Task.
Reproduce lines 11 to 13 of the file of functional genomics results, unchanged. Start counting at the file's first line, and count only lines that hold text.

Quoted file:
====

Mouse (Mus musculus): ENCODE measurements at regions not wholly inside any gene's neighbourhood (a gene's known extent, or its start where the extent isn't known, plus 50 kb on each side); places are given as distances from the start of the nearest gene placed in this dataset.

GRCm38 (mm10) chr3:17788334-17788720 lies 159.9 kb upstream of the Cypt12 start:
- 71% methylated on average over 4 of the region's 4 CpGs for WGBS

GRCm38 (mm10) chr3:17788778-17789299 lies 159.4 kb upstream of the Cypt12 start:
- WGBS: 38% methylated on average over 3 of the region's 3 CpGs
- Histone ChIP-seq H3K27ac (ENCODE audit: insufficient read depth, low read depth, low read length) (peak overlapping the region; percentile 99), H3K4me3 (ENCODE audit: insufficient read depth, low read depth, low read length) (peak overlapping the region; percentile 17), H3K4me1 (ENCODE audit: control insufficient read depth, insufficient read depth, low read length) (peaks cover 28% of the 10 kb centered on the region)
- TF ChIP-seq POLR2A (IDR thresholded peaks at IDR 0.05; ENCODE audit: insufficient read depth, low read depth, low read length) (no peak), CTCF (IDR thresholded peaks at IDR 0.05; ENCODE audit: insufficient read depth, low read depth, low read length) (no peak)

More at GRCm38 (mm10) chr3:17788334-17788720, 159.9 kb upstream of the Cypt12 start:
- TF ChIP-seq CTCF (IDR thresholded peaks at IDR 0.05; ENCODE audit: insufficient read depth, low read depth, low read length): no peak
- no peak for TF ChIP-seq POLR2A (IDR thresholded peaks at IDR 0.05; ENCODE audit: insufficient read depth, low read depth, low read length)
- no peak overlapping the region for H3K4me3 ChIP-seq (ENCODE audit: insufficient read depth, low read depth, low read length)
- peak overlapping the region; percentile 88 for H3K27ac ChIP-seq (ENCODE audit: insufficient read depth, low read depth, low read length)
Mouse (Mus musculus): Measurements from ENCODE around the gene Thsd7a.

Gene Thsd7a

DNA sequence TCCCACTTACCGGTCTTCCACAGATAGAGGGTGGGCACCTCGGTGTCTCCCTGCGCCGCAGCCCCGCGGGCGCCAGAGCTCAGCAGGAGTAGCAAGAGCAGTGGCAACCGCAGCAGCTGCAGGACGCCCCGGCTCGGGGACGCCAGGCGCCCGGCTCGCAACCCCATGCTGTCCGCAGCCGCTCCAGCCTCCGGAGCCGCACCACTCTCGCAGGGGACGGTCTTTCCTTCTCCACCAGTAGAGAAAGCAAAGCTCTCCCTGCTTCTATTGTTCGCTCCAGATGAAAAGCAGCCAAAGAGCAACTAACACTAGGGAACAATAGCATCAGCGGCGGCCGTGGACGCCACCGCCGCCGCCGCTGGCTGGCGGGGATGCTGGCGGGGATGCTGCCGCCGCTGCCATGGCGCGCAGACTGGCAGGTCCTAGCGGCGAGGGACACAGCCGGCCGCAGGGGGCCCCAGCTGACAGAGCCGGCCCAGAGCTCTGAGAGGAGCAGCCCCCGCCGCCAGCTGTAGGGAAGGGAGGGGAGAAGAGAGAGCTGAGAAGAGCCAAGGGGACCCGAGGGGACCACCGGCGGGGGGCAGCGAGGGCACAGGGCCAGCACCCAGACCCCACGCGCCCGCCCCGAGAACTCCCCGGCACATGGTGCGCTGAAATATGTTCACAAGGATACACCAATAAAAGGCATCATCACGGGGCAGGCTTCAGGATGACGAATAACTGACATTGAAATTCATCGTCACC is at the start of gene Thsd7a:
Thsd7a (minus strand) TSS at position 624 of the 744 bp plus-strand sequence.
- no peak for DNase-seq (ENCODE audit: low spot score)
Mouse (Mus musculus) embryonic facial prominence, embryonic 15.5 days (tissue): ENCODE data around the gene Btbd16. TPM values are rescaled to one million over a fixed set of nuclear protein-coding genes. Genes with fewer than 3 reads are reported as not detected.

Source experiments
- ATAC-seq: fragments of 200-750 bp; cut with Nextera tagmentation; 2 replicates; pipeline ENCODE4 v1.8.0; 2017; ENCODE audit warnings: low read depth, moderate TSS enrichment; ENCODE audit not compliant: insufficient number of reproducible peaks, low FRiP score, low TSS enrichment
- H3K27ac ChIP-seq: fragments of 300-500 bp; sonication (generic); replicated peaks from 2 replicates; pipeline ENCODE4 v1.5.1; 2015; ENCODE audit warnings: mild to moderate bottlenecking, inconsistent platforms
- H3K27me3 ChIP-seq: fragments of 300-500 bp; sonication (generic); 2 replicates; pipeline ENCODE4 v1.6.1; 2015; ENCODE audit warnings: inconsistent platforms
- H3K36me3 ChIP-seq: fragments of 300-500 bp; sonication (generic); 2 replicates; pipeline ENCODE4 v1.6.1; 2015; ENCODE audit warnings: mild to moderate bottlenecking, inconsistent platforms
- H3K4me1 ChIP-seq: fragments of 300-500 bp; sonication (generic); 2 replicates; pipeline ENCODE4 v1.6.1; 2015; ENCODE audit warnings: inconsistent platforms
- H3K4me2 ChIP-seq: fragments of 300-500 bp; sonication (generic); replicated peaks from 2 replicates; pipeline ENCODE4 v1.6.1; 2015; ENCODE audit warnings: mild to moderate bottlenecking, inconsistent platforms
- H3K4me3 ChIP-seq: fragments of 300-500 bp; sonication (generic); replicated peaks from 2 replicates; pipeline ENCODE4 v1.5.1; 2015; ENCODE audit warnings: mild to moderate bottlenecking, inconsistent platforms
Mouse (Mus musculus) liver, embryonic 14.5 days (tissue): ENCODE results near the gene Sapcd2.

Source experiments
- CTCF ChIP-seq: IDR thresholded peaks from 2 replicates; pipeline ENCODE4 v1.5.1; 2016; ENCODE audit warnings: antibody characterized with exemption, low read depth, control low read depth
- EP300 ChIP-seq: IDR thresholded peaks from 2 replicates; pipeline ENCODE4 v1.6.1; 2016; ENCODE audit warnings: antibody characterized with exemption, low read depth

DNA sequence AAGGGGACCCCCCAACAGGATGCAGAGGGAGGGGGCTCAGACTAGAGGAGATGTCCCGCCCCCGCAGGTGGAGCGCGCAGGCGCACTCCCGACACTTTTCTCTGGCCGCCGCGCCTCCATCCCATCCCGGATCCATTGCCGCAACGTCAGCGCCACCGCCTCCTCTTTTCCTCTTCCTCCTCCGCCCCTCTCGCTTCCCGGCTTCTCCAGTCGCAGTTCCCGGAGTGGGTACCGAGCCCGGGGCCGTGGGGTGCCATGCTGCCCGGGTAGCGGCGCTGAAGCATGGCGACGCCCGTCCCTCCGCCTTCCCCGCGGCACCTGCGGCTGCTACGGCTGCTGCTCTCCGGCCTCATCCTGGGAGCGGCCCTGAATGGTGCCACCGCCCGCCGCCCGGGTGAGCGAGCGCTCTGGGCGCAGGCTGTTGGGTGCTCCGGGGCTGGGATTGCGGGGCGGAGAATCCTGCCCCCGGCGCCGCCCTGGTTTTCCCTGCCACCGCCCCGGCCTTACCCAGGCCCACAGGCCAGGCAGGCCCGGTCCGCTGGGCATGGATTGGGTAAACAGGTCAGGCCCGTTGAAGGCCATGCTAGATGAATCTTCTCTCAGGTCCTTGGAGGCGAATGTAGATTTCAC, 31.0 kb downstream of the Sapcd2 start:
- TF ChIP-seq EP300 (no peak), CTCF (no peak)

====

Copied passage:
- no peak overlapping the region for H3K4me3 ChIP-seq (ENCODE audit: insufficient read depth, low read depth, low read length)
- peak overlapping the region; percentile 88 for H3K27ac ChIP-seq (ENCODE audit: insufficient read depth, low read depth, low read length)
Mouse (Mus musculus): Measurements from ENCODE around the gene Thsd7a.